Compiling with Mono


  • Mono 5.12.0 or greater
  • MSBuild
  • NuGet
  • pkg-config

You may need to import necessary certificates for NuGet to perform HTTPS requests.

The recommended method is to use curl’s CA (Certificate Autorities) certificate bundle.

Run the following commands to download and import it. On Windows, you can run it from the Mono command line prompt (or the regular prompt if you added Mono’s bin directory to your PATH environment variable):

curl -LO
cert-sync --user cacert.pem

Alternatively, you can use the following command, though it’s deprecated and may not work correctly:

mozroots --import --sync

Environment variables

By default, SCons will try to find Mono in the Windows Registry on Windows or via pkg-config on other platforms. You can specify a different installation directory by passing the mono_prefix command-line option to SCons; e.g. scons [...] mono_prefix=%ProgramFiles%/Mono.

This is the directory that contains the subdirectories include and lib.

Enable the Mono module

By default, the Mono module is disabled when building. To enable it, add the option module_mono_enabled=yes to the SCons command line.

Generate the glue

Glue sources are the wrapper functions that will be called by managed methods. These source files must be generated before building your final binaries. In order to generate them, first, you must build a temporary Godot binary with the options tools=yes and mono_glue=no:

scons p=<platform> tools=yes module_mono_enabled=yes mono_glue=no

After the build finishes, you need to run the compiled executable with the parameter --generate-mono-glue followed by the path to an output directory. This path must be modules/mono/glue in the Godot directory:

<godot_binary> --generate-mono-glue modules/mono/glue

This command will tell Godot to generate the file modules/mono/glue/mono_glue.gen.cpp and the C# solution for the Godot API at modules/mono/glue/Managed/Generated. Once these files are generated, you can build Godot for all the desired targets without having to repeat this process.

<godot_binary> refers to the tools binary you compiled above with the Mono module enabled. Its exact name will differ based on your system and configuration, but should be of the form bin/godot.<platform>.tools.<bits>.mono, e.g. bin/ or bin/ Be especially aware of the .mono suffix! If you’ve previously compiled Godot without Mono support, you might have similarly named binaries without this suffix. These binaries can’t be used to generate the Mono glue.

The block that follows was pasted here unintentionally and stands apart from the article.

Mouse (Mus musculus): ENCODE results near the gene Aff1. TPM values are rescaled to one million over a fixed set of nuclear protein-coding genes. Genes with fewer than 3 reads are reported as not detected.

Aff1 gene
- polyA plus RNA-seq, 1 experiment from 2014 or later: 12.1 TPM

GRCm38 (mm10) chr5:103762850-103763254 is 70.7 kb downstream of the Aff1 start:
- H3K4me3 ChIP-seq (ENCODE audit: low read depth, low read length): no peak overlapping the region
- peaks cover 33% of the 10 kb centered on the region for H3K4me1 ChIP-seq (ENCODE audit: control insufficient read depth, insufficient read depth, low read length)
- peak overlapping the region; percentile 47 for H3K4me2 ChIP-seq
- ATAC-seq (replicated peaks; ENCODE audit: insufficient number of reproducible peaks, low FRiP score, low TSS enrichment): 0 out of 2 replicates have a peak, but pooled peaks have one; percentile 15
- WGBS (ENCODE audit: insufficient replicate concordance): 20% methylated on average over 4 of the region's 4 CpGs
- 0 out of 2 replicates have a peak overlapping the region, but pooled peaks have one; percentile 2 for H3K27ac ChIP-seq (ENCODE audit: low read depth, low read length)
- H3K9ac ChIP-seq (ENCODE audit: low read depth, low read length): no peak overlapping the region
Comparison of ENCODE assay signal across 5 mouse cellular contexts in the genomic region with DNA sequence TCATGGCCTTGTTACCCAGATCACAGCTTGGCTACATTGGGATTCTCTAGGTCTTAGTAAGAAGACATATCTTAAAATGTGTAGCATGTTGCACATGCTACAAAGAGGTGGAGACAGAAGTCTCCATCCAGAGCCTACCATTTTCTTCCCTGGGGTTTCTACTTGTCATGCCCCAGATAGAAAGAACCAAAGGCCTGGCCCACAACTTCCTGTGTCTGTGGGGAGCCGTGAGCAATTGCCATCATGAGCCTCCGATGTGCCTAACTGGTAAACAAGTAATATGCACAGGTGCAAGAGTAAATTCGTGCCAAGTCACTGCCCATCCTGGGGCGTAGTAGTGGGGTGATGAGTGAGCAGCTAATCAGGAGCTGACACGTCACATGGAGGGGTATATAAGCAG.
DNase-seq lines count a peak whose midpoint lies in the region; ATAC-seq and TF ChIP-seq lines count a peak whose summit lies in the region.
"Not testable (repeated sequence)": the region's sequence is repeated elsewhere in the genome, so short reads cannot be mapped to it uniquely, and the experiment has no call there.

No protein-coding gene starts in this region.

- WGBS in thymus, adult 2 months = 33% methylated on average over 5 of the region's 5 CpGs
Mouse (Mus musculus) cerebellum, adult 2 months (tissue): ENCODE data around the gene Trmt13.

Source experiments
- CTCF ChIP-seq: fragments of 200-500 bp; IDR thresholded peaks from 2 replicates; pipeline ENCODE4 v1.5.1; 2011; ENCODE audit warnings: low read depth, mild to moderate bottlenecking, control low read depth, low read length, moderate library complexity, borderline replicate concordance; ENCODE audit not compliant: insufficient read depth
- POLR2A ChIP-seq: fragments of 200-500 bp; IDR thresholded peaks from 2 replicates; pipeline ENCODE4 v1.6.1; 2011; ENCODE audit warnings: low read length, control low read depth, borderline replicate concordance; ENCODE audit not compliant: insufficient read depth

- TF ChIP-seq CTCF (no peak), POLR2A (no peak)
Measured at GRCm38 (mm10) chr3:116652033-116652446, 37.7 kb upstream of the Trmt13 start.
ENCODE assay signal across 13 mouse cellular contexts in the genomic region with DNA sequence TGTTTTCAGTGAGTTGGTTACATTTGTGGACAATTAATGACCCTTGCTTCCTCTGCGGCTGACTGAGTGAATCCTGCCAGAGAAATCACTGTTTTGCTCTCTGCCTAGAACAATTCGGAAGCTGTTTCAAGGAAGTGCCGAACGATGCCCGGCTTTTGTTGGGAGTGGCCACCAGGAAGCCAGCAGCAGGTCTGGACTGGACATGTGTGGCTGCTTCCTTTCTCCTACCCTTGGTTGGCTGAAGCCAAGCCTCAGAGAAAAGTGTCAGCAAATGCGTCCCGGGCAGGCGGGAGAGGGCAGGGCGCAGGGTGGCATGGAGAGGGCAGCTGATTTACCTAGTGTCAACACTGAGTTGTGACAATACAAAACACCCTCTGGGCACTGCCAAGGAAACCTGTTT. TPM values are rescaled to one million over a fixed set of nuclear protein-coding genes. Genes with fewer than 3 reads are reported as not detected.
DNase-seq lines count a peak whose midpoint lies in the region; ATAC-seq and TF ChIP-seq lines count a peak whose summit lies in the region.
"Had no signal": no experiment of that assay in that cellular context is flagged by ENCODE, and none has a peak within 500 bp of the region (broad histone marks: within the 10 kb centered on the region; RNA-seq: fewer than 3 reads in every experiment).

• Do not build your final binaries with mono_glue=no. This disables C# scripting. This option must be used only for the temporary binary that will generate the glue. Godot will print a warning at startup if it was built without the glue sources.
  • The glue sources must be regenerated every time the ClassDB-registered API changes. That is, for example, when a new method is registered to the scripting API or one of the parameters of such a method changes. Godot will print an error at startup if there is an API mismatch between ClassDB and the glue sources.

Rebuild with Mono glue

Once you have generated the Mono glue, you can build the final binary with mono_glue=yes. This is the default value for mono_glue, so you can also omit it. To build a Mono-enabled editor:

scons p=<platform> tools=yes module_mono_enabled=yes mono_glue=yes

And Mono-enabled export templates:

scons p=<platform> tools=no module_mono_enabled=yes mono_glue=yes

If everything went well, apart from the normal output, SCons should have created the following files in the bin directory:

  • If you’re not linking the Mono runtime statically, the build script will place the Mono runtime shared library (monosgen-2.0) next to the Godot binary in the output directory. Make sure to include this library when distributing Godot. When targeting Android, no extra steps are required as this library is automatically copied to #platform/android/java/libs and Gradle takes care of the rest.
  • Unlike “classical” Godot builds, when building with the Mono module enabled (and depending on the target platform), a data directory may be created both for the editor and for export templates. This directory is important for proper functioning and must be distributed together with Godot. More details about this directory in Data directory.


Exemplos (Windows)

# Build temporary binary
scons p=windows tools=yes module_mono_enabled=yes mono_glue=no
# Generate glue sources
bin\ --generate-mono-glue modules/mono/glue

### Build binaries normally
# Editor
scons p=windows target=release_debug tools=yes module_mono_enabled=yes
# Export templates